This probably isn't quite what the commenter had in mind, but boot time matters a lot for embedded devices. It's quite possible the "Linux box" you cold boot the most is the center console of your car.


That's a really great point: I'd love the infotainment system in my car to boot faster. But that is also not "the single top-priority software engineering problem" for me, either.


I think you make a great point. I agree that waiting for my computer to boot is a non-issue today. (Other latency certainly isn't)

But my Chromecast takes a very long time to start, modern TVs, Blurays, mobile apps etc.


Modern lightbulbs don't even turn on in 100ms. I have a hard time believing sub second computer booting is really at the top of anyone's priorities.


I think it is important for embedded, but sure, not for mobile and desktop. App start time being instant is much more important.

TVs and monitors don't even turn on in 100ms

Would you mind expounding on why this is important, and/or why you chose those specific timings?


not op but everything feels sluggish. Waiting for all the latency everywhere - over years/decades - feels really draining. i.e slow websites, slow desktop apps, slow languages, slow OS updates, slow IDEs, slow DB syncs, slow email clients.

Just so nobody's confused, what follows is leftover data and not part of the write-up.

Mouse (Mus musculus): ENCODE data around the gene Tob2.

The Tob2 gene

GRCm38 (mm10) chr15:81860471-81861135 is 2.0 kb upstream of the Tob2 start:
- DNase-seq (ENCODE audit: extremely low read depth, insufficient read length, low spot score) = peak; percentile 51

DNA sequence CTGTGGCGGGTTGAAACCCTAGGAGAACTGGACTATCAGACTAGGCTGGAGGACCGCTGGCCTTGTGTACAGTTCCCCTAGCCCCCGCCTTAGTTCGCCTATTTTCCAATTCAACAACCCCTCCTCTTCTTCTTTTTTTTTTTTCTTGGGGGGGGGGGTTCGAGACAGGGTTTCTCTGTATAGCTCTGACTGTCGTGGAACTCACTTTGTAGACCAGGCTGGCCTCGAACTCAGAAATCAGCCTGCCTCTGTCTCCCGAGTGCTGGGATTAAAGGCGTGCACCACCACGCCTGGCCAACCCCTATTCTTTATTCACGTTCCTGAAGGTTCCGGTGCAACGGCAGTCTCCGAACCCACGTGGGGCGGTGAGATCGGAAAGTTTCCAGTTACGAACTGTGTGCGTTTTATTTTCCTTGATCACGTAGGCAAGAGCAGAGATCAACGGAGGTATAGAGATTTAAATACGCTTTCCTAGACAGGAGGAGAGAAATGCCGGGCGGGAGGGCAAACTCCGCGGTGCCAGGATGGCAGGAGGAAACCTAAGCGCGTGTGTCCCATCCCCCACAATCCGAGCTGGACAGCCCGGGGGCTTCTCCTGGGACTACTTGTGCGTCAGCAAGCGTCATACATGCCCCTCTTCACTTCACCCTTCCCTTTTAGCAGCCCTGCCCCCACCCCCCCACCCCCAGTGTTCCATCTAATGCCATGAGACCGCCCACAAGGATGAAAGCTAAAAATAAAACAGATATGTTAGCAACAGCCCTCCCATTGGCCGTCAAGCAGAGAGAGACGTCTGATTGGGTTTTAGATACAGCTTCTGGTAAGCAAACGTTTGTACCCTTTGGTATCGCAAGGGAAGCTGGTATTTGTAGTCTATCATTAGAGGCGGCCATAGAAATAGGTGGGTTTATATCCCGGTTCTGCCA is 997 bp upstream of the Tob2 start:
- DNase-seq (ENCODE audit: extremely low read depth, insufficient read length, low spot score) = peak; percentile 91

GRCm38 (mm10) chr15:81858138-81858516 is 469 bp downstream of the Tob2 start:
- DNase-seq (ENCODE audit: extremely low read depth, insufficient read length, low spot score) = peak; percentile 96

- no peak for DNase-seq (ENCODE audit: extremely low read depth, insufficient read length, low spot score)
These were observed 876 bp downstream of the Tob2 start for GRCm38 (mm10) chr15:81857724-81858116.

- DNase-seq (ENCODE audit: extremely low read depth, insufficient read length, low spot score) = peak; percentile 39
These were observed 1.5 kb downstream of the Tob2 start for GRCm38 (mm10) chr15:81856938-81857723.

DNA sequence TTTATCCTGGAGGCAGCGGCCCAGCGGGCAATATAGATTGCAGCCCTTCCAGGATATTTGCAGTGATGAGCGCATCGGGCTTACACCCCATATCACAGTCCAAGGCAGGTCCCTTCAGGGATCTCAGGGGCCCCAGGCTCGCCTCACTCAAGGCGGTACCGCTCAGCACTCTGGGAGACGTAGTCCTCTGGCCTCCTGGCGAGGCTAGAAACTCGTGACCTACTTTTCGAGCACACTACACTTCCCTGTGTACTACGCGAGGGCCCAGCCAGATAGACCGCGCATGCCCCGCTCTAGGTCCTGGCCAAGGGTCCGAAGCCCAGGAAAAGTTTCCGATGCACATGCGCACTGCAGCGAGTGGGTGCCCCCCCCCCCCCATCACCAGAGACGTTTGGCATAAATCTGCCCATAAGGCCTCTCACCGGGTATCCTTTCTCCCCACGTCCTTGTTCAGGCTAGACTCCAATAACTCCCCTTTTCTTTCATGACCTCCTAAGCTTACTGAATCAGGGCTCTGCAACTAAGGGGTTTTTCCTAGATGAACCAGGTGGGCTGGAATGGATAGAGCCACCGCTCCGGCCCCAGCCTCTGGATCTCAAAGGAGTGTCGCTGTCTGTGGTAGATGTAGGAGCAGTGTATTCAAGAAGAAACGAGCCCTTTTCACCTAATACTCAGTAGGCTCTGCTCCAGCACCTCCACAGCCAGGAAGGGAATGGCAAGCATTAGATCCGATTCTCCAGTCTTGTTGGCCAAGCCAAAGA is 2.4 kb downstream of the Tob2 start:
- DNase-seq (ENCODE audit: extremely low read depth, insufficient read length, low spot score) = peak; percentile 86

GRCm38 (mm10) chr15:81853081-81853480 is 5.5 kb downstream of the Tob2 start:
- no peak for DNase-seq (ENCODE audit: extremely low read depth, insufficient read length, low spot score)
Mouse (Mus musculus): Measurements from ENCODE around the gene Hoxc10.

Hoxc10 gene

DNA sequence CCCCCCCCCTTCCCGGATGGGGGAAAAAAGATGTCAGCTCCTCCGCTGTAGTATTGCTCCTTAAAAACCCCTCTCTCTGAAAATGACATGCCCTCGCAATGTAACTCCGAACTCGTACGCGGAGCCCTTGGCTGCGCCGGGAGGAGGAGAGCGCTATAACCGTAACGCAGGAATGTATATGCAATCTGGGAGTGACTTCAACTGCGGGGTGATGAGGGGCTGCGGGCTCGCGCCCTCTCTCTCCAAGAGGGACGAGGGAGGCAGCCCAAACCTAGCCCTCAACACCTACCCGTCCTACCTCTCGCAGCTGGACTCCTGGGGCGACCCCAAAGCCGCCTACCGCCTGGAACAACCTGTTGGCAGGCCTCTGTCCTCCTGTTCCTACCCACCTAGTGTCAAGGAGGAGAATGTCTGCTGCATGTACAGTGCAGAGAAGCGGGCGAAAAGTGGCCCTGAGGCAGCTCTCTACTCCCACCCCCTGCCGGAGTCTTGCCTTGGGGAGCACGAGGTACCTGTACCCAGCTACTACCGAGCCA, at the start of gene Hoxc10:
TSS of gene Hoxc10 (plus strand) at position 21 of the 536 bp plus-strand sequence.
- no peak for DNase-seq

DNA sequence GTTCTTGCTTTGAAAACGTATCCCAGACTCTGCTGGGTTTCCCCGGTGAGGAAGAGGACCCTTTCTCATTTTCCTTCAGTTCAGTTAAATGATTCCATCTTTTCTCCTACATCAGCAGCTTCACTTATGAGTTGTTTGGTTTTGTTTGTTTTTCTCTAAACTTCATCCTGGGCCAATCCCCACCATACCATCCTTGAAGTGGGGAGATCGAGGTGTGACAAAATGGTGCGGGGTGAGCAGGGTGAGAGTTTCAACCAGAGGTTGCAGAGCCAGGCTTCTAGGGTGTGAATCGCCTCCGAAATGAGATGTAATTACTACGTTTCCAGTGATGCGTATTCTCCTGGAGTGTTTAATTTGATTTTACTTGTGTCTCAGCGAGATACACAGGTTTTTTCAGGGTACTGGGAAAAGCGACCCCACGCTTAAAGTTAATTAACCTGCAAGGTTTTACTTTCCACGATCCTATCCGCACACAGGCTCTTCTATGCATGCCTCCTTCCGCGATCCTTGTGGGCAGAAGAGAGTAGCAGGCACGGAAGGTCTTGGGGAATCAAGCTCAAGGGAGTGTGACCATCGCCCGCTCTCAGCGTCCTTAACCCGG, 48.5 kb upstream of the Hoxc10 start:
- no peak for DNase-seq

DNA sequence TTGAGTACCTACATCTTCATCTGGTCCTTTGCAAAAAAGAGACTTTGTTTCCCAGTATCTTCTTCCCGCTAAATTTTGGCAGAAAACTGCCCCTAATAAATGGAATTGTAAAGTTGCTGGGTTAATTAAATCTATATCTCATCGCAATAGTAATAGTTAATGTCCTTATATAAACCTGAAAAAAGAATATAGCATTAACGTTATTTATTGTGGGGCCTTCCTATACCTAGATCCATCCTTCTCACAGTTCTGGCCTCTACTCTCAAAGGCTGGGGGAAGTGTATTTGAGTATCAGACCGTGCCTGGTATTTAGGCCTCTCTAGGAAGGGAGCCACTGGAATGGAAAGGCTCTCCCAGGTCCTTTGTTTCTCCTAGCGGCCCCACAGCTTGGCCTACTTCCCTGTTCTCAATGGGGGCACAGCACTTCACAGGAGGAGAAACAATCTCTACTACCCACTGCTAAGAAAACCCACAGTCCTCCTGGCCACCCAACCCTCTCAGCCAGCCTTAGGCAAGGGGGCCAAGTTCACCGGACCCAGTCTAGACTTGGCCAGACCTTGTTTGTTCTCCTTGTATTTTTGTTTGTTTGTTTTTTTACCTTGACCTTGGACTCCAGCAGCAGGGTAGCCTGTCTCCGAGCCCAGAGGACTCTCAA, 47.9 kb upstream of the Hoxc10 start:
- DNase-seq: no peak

Exactly, I wait almost a minute for my Chromecast to start every day.

My newest laptop is closer to that than any computer I’ve ever had since 1984. Mostly because of SSDs I guess, but Windows boots in a few seconds. Usually takes longer to shutdown than to boot.

10ms response is a bit on the fast side. Aside from pros doing sports or music, we (humans) don’t register most kinds responses that fast. Plus a 60hz display is 16ms anyway. These days browsers, editors, and OSes really do usually try to meet this goal for the most common workflows, though there are plenty of demonstrable exceptions. It’s a good goal, I agree with it, but maybe 100ms would be a more reasonable worst-case response time?


100ms is too slow for e.g. a pen on a touch screen. The ink will lag behind the pen.

But for worst case in general, not bad.


Yes absolutely! Drawing needs 60Hz or 120hz or better. I assumed perhaps incorrectly you were talking about one-time responses like apps opening and menu clicks and things like that. My statement above is not good for time-based motion, apps like games and drawing, those are better with 33ms response times or better, for sure, and 100ms is too slow.

Isn't that basically what a phone or tablet does?

This problem is best solved with an effective, reliable sleep/wake mechanism, not a fast boot mechanism.


On that note, the Slackware guy said that the startup speed advantage of systemd wasn't really worth it for his distro, on the reasoning that most people only rarely completely reboot their computer anyway, especially how we have hibernate and suspend today.


Documentation!

I am willing to go out on a limb and say that as much as 25% of software engineering time worldwide is wasted due to poor documentation.